When I practiced in California from 2003 to 2007, customized orthotics were all the rage.
Patients with foot problems wanted $250.00 insoles to cure them of chronic foot pain. Simple. Easy. Let’s go! So there they were, expectantly standing on a foam board, letting their body weight sink them into the foam and leaving a perfectly customized foot print. I would then send them off to the manufacturer and 2 weeks later, the patient received an insole orthotic support perfectly customized to their feet. Pop! They’d slip these insoles into their shoes and whammo, let the healing begin.
The question is, did they work?
Actually, for some patients, yes they did. The best results were for patients suffering from plantar fasciitis. Arch supports raise the middle (i.e.: transverse and longitudinal) arches and put some slack on the plantar fascia. Helping to release the pressure on this ligament. Other patients who had hard to solve foot pain also often benefitted from customized orthotic insoles.
I estimate that roughly 75% of patients who received orthotics were satisfied. Obviously, when you drop a couple hundred dollars on medical equipment, you want the results to be drastic or else buyer’s remorse sets in.
My main problem with orthotics is the price-per-pain-relief ratio. Your corner pharmacy will carry generic insoles for about $20.00. In my experience, if a patient will benefit from orthotics, they will get about 60% of the same effect from the cheap, generic insoles.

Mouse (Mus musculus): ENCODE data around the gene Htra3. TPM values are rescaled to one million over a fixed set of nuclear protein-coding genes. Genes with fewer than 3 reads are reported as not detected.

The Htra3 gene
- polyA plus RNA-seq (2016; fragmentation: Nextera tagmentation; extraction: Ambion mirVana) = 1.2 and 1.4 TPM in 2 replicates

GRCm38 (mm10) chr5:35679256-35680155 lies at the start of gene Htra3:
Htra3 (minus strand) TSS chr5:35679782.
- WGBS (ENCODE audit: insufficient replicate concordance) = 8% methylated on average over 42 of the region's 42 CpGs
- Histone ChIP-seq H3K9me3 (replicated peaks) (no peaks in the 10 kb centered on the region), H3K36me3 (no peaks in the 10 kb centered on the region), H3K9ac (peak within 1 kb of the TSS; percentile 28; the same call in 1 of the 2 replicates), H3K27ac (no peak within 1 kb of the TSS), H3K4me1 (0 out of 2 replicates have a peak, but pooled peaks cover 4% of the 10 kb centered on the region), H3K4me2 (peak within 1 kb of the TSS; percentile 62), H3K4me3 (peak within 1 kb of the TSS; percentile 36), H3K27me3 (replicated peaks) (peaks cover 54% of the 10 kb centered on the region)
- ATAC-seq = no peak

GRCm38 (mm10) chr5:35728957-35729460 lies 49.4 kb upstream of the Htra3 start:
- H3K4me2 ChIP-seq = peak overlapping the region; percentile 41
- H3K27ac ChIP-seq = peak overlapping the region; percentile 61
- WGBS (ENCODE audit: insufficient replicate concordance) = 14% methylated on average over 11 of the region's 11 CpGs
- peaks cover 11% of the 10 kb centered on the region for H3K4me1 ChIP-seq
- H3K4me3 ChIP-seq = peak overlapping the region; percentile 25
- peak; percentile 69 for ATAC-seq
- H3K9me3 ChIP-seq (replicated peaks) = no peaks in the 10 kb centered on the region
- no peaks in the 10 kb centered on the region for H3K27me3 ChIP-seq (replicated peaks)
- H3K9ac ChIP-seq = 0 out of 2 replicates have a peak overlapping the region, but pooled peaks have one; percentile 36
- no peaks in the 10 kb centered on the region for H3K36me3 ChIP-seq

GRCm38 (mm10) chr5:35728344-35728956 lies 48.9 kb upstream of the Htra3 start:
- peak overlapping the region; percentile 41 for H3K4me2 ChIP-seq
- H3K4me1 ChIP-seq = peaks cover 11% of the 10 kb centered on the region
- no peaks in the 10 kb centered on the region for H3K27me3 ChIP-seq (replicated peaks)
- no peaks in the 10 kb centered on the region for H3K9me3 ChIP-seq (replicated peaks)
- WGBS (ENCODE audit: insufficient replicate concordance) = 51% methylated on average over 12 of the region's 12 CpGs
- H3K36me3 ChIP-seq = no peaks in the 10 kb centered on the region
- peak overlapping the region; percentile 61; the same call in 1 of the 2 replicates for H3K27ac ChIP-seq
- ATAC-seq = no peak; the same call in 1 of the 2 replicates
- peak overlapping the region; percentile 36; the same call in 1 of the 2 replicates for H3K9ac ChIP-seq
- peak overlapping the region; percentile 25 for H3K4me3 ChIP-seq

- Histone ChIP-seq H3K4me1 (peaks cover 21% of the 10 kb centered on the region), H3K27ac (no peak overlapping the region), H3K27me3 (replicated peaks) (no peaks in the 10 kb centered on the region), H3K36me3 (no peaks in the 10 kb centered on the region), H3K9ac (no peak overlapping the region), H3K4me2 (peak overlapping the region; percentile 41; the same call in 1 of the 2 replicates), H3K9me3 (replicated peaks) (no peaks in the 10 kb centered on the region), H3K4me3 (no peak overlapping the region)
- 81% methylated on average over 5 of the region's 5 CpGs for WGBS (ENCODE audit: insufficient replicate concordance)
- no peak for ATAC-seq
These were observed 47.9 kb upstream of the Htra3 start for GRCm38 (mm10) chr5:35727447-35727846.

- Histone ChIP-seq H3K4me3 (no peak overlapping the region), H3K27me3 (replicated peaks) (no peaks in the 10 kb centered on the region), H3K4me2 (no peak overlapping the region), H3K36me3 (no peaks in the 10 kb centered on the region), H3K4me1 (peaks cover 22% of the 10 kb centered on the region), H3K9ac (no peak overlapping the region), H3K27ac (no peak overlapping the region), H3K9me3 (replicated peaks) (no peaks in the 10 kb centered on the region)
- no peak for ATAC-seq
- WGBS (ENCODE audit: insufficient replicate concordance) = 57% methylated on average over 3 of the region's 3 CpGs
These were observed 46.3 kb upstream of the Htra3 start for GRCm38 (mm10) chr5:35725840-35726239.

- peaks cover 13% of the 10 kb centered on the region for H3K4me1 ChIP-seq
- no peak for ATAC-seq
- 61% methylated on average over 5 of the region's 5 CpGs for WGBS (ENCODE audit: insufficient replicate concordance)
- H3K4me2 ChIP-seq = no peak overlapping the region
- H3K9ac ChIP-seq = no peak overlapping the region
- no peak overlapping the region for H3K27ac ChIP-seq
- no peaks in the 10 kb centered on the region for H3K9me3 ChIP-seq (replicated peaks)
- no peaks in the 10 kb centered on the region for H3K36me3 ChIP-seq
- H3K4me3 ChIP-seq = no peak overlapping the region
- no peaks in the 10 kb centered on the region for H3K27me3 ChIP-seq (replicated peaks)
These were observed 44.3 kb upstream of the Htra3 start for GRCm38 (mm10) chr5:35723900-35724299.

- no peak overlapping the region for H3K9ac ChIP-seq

For many, the extra $230.00 for an extra 40% pain relief is worth the price tag. And I don’t blame them. Customized orthotics do provide the most protection for sore feet. Your amount of pain will determine your motivation for paying the high price tag. Orthotics usually last 3 or more years – depending on use – so they can potentially save you money in reduced treatment fees.
Foot care is a game of keeping the foot arches happy. As you can see below, the bones in your feet are arched upward. When you stand, your body weight would collapse these bones if it wasn’t for the ligaments and tendons that hold them up. Although some schools of thought say nature dictates “barefoot is best,” we were never meant to walk on cement and marble. So unless you are living in a forest or jungle, your feet will need help absorbing the force of your daily activities.
If you have been diagnosed with plantar fasciitis, watch the following video and follow the home care instructions. If these fail to heal you, come in for treatment.